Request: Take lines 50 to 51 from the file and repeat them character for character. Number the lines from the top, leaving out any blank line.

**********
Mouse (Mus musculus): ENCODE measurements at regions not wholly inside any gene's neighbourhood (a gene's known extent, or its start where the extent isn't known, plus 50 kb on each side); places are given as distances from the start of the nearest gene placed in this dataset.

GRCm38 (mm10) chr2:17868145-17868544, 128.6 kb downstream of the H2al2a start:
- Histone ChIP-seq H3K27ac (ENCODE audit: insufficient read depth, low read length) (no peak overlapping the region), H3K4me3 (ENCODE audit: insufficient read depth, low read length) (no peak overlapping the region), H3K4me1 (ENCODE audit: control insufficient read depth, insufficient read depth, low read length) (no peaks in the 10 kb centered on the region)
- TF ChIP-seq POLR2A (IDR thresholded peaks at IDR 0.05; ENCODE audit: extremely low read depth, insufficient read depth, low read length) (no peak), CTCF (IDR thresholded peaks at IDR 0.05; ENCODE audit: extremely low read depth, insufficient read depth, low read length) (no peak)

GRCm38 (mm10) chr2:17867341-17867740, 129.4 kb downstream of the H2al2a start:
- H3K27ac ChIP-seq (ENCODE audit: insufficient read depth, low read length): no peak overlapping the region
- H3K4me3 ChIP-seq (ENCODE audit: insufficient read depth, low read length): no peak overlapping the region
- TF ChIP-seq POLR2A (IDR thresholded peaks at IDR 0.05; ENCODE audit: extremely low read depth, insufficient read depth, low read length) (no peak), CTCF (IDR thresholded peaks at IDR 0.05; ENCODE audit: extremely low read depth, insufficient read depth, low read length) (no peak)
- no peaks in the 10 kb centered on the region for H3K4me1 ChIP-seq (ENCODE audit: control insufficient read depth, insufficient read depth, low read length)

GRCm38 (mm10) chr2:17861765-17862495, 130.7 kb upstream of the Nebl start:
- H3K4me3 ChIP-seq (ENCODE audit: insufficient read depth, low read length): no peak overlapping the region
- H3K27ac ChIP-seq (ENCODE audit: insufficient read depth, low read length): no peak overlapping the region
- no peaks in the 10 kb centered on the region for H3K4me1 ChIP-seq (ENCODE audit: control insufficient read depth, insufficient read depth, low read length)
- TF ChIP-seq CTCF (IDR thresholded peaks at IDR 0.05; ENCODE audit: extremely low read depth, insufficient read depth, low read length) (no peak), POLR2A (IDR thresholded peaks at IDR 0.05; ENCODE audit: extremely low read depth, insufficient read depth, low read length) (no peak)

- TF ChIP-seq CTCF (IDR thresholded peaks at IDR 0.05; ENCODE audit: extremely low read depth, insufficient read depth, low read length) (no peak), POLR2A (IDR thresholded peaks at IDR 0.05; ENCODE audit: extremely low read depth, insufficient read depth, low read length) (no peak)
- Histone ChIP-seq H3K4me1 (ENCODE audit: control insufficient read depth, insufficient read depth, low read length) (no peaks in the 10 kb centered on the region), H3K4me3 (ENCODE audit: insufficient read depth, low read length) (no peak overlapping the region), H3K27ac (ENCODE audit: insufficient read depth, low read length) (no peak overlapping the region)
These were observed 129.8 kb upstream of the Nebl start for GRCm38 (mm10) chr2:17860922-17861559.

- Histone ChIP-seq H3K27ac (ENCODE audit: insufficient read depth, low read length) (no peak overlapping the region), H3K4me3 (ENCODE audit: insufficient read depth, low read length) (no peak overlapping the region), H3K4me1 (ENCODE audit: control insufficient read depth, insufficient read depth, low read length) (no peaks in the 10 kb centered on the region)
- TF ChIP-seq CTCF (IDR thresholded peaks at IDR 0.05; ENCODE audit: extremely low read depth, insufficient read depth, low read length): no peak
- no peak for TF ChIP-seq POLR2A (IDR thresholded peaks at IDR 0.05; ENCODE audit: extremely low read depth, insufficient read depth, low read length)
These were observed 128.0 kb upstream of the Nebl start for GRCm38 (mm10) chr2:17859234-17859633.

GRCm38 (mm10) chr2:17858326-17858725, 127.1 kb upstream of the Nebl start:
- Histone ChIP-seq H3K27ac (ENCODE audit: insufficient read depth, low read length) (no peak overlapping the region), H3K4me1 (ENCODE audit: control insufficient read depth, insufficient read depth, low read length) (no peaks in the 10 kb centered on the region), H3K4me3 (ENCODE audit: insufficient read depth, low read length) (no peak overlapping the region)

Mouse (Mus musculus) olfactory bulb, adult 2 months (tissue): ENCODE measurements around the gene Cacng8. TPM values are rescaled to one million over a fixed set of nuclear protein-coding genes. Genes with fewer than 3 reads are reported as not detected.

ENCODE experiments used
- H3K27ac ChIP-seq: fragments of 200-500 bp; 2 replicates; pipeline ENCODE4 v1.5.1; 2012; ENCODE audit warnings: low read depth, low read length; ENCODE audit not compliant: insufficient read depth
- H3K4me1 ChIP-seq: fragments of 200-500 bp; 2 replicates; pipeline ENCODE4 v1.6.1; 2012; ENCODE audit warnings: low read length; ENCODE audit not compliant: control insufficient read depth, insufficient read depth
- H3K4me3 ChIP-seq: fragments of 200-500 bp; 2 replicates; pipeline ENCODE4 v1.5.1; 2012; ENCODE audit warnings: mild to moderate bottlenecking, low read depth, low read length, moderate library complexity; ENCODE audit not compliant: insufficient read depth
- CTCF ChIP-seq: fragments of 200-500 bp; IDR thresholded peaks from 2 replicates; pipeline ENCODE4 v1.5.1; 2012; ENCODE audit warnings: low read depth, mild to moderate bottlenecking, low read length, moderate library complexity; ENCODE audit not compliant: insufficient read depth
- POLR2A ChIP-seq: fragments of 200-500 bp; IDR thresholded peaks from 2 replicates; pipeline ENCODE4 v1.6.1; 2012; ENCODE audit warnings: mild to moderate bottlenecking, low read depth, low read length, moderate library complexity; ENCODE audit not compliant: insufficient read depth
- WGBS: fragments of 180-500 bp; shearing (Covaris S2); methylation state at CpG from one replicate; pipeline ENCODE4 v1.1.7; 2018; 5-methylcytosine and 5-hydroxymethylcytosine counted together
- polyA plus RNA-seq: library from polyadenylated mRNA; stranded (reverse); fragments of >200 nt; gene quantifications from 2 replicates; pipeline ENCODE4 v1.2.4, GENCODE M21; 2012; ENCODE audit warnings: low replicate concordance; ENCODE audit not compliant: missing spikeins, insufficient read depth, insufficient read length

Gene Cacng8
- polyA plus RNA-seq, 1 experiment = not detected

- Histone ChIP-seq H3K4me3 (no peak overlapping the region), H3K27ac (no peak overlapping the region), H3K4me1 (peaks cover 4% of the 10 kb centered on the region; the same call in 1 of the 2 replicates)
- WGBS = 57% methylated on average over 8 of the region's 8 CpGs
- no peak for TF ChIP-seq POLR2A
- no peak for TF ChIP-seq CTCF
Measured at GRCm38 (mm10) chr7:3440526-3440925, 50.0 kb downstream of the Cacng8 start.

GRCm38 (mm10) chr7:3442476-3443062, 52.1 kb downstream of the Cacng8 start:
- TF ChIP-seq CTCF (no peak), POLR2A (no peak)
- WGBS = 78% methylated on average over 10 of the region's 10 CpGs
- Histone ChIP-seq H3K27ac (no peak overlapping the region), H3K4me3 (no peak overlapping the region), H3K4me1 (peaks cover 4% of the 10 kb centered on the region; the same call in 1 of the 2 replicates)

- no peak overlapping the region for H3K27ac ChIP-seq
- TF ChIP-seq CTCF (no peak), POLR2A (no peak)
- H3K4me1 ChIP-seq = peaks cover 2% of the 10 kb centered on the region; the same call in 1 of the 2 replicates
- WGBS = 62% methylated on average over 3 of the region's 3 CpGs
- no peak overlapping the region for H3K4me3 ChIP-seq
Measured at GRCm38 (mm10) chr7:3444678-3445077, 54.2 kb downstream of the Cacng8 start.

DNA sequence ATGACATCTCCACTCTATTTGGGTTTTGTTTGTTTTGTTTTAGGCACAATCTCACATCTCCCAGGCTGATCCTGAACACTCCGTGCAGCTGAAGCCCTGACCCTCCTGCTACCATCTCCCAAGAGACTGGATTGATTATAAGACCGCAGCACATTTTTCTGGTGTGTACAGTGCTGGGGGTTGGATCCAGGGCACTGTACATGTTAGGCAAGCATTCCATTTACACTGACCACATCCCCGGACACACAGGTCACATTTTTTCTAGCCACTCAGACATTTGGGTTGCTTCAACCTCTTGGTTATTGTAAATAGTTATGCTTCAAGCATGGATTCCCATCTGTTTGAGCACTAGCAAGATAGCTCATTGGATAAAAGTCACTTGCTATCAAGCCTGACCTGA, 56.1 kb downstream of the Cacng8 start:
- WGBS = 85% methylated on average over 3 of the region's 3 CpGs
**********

DNA sequence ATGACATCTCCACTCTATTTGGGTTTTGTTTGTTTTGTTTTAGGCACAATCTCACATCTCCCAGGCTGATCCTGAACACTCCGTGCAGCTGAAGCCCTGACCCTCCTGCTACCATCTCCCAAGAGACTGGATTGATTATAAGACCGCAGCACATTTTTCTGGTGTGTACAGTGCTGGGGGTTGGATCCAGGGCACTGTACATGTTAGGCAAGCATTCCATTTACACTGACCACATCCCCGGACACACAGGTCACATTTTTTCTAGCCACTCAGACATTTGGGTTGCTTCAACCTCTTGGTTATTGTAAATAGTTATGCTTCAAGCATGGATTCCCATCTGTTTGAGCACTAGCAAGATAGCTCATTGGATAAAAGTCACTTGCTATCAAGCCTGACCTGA, 56.1 kb downstream of the Cacng8 start:
- WGBS = 85% methylated on average over 3 of the region's 3 CpGs